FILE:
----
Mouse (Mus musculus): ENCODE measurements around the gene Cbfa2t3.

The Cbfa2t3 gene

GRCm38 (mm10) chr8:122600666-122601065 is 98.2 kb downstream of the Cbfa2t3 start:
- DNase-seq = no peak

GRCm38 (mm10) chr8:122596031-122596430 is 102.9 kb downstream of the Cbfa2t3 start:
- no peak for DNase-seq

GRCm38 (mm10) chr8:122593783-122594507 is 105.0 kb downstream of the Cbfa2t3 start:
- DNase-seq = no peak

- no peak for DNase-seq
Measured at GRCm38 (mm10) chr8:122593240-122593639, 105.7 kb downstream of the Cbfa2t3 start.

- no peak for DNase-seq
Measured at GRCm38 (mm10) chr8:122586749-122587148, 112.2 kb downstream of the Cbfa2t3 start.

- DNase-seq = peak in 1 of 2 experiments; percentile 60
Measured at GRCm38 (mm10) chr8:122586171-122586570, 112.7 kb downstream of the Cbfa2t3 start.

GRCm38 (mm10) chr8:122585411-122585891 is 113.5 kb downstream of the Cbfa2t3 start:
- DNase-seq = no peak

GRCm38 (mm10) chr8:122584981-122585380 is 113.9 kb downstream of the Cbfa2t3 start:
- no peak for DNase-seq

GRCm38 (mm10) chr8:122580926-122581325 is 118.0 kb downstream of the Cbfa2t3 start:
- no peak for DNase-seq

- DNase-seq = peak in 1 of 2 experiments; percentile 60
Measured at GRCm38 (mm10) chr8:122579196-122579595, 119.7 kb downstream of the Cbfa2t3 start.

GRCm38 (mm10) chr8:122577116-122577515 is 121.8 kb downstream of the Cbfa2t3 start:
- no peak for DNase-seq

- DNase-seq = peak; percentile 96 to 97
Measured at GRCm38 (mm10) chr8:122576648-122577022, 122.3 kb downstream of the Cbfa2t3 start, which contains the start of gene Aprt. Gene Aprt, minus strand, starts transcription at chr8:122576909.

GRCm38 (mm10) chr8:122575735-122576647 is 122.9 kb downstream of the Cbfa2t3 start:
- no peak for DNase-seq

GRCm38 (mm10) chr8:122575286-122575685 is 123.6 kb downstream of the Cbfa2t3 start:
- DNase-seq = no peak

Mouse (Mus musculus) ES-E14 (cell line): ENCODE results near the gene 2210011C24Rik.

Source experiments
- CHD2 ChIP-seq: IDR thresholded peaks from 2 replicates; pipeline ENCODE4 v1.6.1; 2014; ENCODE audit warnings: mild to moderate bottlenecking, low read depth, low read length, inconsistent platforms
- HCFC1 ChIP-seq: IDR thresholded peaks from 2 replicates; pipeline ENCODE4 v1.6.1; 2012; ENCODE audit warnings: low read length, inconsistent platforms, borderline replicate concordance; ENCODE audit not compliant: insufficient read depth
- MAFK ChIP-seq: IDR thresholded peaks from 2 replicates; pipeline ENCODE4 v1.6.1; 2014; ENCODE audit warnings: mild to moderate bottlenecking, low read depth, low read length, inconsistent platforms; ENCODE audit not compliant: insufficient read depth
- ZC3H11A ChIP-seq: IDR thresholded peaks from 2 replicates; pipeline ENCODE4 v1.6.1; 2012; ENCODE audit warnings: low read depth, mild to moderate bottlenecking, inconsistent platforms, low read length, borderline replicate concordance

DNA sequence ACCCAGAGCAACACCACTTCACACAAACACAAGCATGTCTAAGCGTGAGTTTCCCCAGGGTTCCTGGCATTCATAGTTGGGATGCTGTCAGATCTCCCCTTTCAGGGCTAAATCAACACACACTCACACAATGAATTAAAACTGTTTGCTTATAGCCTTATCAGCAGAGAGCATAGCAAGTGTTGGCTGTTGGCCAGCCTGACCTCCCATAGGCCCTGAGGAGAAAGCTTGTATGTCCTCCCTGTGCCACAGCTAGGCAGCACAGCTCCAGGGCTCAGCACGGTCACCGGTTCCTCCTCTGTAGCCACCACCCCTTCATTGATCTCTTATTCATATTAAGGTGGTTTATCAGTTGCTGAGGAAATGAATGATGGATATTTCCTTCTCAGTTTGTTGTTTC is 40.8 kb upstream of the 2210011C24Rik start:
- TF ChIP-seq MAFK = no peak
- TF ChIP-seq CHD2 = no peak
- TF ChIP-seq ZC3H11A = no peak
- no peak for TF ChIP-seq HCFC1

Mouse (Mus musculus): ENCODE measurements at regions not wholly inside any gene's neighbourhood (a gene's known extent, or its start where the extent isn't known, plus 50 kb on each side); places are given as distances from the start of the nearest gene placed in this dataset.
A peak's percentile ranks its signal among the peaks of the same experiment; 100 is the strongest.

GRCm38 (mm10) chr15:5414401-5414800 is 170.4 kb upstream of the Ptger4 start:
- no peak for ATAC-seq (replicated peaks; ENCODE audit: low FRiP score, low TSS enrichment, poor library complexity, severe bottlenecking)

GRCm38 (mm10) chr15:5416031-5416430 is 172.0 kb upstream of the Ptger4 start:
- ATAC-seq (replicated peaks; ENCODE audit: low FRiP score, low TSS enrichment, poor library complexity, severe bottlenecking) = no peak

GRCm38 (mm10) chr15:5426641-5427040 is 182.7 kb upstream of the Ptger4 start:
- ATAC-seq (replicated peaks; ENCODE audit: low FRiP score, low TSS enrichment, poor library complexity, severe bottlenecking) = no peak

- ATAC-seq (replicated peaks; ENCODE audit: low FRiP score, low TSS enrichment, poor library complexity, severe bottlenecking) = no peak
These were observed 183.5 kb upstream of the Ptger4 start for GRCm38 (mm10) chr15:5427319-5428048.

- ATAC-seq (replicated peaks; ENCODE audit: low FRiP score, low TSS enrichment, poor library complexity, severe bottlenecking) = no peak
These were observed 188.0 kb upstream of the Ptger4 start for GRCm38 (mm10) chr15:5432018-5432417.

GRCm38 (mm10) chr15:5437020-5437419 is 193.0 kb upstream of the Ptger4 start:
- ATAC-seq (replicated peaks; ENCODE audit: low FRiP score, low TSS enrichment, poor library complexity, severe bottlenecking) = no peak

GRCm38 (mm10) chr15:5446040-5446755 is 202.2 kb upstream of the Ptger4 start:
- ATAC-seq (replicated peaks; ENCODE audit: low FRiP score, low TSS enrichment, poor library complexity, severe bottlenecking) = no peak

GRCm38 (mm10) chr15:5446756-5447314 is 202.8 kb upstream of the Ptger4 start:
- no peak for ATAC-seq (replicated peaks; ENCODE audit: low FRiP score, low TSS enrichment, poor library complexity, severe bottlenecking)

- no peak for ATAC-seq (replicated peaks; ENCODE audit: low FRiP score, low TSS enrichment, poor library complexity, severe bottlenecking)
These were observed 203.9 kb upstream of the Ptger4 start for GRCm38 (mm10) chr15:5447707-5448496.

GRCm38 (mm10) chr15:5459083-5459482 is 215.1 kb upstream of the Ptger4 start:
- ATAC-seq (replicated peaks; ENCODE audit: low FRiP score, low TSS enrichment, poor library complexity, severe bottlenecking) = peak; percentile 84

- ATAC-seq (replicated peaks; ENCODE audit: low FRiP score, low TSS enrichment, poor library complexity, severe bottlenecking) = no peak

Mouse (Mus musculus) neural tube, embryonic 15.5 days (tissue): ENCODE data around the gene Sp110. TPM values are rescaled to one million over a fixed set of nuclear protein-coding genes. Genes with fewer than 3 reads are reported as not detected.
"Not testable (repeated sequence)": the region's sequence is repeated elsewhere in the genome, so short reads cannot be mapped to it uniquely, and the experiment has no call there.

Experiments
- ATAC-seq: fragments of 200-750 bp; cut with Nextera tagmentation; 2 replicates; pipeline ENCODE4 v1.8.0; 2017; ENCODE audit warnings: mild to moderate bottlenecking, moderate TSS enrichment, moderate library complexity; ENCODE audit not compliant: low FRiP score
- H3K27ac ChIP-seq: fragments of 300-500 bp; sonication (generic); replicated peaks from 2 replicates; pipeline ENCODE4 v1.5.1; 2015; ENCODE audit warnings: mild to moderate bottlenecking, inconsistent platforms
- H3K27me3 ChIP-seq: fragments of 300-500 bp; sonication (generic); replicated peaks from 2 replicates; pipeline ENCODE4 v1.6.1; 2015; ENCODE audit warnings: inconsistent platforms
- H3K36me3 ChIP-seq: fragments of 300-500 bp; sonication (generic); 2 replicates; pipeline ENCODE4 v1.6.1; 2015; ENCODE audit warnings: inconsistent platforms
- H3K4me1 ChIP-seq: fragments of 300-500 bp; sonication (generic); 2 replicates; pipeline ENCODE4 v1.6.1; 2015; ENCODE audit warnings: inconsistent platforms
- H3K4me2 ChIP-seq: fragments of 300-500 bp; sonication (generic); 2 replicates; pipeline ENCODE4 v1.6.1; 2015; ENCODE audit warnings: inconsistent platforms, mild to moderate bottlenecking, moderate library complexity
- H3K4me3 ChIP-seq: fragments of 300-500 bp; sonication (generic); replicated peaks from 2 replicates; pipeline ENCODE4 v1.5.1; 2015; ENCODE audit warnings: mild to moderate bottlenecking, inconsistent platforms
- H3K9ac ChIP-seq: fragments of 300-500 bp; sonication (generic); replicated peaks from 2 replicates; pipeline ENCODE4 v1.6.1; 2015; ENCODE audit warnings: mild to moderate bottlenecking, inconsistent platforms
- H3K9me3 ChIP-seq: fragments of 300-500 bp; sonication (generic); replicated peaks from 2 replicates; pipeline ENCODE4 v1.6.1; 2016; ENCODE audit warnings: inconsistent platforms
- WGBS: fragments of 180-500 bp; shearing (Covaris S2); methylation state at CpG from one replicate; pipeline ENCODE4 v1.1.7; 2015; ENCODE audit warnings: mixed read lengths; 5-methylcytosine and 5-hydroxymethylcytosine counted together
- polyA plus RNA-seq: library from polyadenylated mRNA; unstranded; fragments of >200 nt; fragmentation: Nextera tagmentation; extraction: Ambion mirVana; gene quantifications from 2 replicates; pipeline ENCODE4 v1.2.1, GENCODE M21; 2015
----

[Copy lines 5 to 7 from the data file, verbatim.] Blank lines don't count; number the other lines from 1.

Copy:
GRCm38 (mm10) chr8:122596031-122596430 is 102.9 kb downstream of the Cbfa2t3 start:
- no peak for DNase-seq

GRCm38 (mm10) chr8:122593783-122594507 is 105.0 kb downstream of the Cbfa2t3 start: